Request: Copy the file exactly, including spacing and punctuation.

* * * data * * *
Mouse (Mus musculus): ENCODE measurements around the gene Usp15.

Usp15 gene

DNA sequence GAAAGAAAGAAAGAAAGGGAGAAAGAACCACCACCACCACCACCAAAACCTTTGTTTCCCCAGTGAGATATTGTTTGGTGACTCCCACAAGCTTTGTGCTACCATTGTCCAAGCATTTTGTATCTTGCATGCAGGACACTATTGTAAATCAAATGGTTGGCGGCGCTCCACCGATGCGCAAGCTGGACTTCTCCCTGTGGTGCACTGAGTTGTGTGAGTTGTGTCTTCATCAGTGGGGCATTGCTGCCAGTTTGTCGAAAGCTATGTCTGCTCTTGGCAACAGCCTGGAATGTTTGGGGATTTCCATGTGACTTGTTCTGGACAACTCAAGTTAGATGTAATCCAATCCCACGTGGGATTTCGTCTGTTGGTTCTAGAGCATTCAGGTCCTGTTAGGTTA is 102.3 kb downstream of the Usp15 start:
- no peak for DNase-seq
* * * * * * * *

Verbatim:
Mouse (Mus musculus): ENCODE measurements around the gene Usp15.

Usp15 gene

DNA sequence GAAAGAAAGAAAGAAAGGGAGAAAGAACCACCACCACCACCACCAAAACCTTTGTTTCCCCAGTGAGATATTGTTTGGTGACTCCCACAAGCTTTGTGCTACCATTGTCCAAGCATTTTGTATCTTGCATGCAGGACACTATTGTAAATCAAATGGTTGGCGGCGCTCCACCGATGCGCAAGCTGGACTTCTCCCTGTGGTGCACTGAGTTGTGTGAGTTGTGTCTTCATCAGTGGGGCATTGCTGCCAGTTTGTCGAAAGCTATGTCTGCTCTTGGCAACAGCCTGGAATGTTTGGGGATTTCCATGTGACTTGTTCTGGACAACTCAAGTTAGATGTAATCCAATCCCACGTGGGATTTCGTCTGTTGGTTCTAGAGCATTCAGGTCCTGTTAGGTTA is 102.3 kb downstream of the Usp15 start:
- no peak for DNase-seq